Strengthening Constitutional Self-Government

No Left Turns

It’s for the Geezers . . .

Robert Samuelson reminds us (as if!) that the way to tell when most politicians are lying is to check whether or not their lips are moving. When the candidates cite the old saw, "It’s for the children!" for example, you can bet dollars to donuts that it’s really for the geezers. Samuelson runs down the list of actual problems facing the nation and looks at the striking attempt (on both sides) to appeal to young voters with claims of concern for their futures. But when you discount the rhetoric and look at the actual proposals, no one is taking the real (and necessary) political risk of doing anything that could be characterized as desecrating the sacred cows of Medicare, Medicaid, and Social Security . . . to say nothing of retirement benefits promised to a huge class of aging government workers.

The insidious nature of this problem is that because the spending increases for the elderly occur gradually, the pressures on taxes and other government programs will also intensify gradually. A crucial moment to clarify the stakes and compel politicians to make choices probably won’t occur until it’s too late.
Samuelson notes that this tendency is most striking in Obama--the candidate who now commands the closest thing to "rock star" status among the candidates with young voters. In a thread below, our friend, Dan, reminds us of the great line from P.J. O’Rourke, "Age and guile defeats youth and inexperience every time." Dan was speaking of Obama himself. But the same thing may be said of his youthful supporters who think they’re voting their interests with this guy.

Though Samuelson thinks the situation can only get worse before it gets better (and this may be a numbers game in his mind--aging boomers outnumbering younger folks by so much and younger folks aging and getting past the point where reform may help them much) I have to believe that there will be a tipping point--perhaps not in this election--where there will be an opportunity to make a serious and a popular appeal to growing anti-boomer sentiment . . . a sensible sentiment that many boomers I know, are only too happy to share. If I were a boomer, I think I would quickly adopt it if I didn’t already share it. Why? Well, numbers be damned. Let’s just say that it will be a very bad thing (i.e., not in the real interests of older people or the country in general) to put "the children" at war with the interests of their elders. It’s a harsh thing to say but it’s also true (and apply this on a larger scale) . . . your children will someday pick your nursing home. And if liberals have their way, your children are also going to have more influence on the question of whether or not to euthanize you!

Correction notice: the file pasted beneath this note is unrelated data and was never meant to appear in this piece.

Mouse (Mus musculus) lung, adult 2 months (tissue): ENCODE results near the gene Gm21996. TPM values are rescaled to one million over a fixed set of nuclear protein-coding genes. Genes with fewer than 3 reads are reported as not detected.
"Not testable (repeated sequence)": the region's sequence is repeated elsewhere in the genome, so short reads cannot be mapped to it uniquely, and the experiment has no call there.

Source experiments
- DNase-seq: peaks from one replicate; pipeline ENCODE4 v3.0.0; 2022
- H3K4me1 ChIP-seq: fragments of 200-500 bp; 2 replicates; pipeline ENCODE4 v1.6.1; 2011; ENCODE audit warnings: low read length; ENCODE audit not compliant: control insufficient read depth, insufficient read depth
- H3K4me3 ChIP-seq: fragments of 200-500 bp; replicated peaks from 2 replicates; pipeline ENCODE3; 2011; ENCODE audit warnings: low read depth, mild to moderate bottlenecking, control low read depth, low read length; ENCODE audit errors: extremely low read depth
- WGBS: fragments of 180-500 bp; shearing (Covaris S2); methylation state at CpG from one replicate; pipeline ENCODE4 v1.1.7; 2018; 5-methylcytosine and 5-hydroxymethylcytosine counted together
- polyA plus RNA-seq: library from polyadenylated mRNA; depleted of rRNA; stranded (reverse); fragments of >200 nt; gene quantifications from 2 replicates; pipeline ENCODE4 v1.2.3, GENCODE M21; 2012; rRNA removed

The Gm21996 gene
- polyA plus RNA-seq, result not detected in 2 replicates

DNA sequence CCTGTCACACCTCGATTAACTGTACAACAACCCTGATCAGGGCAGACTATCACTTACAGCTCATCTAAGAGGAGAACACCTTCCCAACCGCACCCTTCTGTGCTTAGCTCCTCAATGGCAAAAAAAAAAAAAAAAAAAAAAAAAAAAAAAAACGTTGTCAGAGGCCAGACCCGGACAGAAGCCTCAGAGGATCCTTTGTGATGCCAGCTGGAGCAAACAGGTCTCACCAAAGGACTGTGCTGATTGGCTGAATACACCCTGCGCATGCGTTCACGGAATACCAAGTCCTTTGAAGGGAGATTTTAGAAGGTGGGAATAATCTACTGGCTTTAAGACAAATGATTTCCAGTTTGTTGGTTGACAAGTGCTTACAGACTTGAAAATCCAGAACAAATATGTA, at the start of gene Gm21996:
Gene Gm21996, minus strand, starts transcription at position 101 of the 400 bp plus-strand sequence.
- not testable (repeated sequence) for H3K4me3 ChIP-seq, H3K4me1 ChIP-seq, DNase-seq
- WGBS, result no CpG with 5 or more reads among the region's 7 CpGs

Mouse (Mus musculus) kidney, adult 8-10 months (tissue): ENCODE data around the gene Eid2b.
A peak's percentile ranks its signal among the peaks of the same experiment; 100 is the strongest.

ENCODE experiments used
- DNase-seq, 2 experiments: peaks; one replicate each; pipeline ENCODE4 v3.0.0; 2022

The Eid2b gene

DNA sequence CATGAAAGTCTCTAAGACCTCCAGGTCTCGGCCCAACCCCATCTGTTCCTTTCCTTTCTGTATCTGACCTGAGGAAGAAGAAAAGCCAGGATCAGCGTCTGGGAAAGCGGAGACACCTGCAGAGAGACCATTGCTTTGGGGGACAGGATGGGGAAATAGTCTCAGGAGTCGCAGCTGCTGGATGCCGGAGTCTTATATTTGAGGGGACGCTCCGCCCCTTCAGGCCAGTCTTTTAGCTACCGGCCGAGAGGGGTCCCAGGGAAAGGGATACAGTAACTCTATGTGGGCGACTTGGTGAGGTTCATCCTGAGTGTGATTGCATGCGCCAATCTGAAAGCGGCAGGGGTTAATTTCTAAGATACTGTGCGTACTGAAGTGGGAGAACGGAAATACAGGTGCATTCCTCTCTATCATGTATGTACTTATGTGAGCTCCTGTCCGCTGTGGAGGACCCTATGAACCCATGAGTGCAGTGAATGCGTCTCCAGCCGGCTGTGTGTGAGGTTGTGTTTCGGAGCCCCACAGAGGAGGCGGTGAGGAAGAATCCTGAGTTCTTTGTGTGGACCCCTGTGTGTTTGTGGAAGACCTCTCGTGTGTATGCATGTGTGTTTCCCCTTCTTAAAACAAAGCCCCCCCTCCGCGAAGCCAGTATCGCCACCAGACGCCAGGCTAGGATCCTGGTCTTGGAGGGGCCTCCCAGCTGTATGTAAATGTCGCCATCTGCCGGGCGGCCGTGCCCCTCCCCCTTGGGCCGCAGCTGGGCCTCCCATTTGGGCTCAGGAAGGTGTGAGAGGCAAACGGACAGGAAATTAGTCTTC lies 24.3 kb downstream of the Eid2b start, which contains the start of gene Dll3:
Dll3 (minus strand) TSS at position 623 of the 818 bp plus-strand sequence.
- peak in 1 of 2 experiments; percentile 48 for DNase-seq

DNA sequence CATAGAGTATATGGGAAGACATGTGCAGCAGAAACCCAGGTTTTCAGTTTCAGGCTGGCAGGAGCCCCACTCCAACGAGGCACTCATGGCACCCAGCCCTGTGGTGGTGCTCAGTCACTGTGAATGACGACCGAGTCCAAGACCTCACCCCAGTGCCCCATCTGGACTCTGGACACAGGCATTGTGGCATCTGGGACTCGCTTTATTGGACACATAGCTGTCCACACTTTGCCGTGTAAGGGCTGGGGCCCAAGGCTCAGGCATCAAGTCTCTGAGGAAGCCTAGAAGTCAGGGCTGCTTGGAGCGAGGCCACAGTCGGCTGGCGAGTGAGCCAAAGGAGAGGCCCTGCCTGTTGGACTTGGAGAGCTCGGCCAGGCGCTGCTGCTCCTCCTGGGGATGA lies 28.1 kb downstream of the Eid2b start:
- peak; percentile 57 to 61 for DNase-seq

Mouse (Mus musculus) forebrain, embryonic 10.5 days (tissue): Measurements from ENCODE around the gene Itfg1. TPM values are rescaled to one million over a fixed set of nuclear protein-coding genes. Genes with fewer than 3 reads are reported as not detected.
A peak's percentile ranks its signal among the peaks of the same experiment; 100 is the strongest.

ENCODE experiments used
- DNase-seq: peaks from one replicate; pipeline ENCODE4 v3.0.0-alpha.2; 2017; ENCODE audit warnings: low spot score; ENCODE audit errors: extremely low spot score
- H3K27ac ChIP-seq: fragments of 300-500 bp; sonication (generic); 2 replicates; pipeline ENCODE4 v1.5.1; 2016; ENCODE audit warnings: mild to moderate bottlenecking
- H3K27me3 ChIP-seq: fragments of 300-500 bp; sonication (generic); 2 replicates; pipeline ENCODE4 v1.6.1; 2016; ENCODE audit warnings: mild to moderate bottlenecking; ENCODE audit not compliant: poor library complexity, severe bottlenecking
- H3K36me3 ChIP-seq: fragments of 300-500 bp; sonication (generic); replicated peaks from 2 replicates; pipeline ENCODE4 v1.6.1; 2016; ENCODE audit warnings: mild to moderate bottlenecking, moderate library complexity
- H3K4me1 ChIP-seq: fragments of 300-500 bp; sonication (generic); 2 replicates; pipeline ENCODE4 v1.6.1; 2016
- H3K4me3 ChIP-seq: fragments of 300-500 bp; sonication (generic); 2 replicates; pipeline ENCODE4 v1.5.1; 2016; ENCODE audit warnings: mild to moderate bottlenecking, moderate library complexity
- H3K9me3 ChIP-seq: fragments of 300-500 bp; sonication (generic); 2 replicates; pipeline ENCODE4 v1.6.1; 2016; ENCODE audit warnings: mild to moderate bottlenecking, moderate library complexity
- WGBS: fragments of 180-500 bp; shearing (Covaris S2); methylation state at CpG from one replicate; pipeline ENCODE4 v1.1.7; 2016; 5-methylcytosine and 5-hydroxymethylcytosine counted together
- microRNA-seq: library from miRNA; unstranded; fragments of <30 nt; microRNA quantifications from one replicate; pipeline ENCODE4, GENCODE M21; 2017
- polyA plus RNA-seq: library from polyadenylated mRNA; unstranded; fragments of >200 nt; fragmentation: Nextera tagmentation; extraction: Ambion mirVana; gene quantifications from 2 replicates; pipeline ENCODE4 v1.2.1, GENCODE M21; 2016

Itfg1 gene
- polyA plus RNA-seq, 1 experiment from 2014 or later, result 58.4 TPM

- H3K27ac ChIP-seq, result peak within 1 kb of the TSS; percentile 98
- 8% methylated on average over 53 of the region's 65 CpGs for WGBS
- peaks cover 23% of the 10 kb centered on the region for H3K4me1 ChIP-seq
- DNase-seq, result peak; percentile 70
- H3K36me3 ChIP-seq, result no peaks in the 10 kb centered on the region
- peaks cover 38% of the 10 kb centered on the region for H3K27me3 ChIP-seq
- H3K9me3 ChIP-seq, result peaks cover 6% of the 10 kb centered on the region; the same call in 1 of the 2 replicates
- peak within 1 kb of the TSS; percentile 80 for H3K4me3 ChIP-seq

Discussions - 8 Comments

Another example of how the boomer generation is warping life in the United States.

Good post. I couldn't agree more. There's a great article in the latest CRB saying much of the same. I think the most obvious example of the Boomers' self-indulgence is the complete lack of urgency in addressing the approaching Social Security implosion (though examining any number of social issues will lead one to the same conclusion). It is becoming increasingly clear that a significant portion of my generation's tax dollars are being fed into a black hole from which they won't return.

My sons have promised to take care of me and sweetly quarrel over who "gets" to have mom. It's easy for them to say now. The only tattoo that appeals to me is "Do not resuscitate" across my chest.

My husband predicts that boomers will be issued T-shirts with targets on the back. If your generation or the next one, wakes up and disinherits our generation then the worry will be for the folks who had no children. Tradition might take care of us parents, as in that promise of my sons. What happens to everyone else? What would be wiser, do you think, to buy stock in nursing homes or crematoriums?